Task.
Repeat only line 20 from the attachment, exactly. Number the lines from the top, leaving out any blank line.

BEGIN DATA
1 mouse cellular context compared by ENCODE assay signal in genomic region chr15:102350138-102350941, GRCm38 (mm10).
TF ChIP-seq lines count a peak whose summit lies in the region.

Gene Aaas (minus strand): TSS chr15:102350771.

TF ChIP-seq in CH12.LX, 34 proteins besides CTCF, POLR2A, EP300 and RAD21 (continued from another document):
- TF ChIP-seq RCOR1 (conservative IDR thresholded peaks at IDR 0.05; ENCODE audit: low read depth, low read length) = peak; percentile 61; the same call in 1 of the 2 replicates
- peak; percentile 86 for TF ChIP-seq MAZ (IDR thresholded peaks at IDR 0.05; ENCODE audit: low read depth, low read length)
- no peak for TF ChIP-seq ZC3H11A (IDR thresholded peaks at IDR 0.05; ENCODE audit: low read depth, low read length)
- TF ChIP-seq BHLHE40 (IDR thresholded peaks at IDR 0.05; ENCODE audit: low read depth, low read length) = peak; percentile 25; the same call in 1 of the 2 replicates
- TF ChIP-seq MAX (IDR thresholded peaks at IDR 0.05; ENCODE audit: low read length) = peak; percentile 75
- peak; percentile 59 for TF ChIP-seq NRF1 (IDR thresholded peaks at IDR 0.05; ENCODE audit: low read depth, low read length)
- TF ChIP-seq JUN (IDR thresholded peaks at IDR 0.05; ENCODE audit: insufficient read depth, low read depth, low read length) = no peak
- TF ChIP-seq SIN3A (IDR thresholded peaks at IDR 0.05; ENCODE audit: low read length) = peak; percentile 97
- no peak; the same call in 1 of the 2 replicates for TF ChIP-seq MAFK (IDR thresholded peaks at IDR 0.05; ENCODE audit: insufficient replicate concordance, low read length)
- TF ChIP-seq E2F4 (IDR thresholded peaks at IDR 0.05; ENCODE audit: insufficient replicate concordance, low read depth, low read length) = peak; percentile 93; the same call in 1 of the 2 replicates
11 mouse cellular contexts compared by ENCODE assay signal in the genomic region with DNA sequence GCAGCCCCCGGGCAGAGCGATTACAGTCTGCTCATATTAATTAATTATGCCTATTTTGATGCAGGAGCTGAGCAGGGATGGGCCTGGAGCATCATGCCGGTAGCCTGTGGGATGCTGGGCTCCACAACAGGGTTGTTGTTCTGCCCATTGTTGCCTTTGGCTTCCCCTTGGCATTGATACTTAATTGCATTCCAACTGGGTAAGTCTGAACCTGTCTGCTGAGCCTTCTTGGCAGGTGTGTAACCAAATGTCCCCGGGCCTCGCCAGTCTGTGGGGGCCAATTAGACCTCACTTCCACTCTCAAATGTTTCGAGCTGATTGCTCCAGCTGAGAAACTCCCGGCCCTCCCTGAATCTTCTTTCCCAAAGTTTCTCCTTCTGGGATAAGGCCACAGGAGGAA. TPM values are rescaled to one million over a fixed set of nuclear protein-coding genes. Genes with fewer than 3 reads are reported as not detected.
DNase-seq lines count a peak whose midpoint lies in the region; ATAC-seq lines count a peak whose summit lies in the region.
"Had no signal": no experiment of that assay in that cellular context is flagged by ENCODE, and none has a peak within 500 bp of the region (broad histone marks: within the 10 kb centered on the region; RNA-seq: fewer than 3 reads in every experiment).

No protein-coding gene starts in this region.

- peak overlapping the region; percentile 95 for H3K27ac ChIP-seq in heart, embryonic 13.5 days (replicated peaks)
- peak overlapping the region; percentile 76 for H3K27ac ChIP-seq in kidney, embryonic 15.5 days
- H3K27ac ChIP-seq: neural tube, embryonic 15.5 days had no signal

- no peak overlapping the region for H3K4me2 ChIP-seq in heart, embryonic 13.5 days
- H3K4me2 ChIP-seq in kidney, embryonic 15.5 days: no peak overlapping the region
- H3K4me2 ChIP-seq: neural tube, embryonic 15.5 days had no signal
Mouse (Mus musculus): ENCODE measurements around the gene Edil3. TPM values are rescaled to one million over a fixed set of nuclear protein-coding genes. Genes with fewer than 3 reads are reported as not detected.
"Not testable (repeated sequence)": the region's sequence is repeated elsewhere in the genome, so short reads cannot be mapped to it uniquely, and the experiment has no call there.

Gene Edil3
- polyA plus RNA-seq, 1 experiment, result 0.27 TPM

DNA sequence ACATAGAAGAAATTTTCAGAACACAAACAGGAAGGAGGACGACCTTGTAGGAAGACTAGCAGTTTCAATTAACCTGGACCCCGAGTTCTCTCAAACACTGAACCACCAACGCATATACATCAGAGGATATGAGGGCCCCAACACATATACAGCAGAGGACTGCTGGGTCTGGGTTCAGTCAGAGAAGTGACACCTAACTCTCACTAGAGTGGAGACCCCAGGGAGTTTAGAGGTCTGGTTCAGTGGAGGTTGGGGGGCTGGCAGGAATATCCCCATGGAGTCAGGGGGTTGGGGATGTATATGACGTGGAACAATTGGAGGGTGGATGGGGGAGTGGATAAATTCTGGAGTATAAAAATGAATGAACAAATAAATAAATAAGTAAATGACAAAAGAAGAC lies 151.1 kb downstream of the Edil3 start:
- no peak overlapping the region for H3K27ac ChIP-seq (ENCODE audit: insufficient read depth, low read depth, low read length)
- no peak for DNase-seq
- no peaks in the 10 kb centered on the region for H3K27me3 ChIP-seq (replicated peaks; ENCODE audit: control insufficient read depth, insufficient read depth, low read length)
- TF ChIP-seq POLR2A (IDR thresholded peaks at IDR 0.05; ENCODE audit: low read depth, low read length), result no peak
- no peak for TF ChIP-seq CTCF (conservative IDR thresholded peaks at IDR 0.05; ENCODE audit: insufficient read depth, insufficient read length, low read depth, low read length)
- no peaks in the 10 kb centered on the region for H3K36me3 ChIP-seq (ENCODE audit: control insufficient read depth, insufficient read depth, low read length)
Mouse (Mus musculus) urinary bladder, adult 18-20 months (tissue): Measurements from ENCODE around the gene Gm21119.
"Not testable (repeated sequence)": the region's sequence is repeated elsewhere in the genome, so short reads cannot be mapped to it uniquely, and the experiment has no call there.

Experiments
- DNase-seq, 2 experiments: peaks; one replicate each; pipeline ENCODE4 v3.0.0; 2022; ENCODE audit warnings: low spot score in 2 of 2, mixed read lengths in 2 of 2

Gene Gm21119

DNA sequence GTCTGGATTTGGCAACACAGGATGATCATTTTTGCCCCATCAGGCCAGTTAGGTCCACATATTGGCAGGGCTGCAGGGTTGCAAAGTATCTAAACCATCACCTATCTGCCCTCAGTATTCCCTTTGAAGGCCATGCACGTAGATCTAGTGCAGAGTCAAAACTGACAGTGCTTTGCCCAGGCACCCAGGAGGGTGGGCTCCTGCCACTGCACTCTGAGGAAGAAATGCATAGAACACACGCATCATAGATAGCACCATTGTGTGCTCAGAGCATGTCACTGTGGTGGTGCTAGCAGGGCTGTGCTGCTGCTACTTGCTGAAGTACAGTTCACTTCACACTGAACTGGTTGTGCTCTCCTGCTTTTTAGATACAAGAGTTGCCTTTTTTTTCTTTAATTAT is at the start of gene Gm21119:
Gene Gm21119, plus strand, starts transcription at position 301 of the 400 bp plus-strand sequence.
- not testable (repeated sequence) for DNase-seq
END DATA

- peak overlapping the region; percentile 76 for H3K27ac ChIP-seq in kidney, embryonic 15.5 days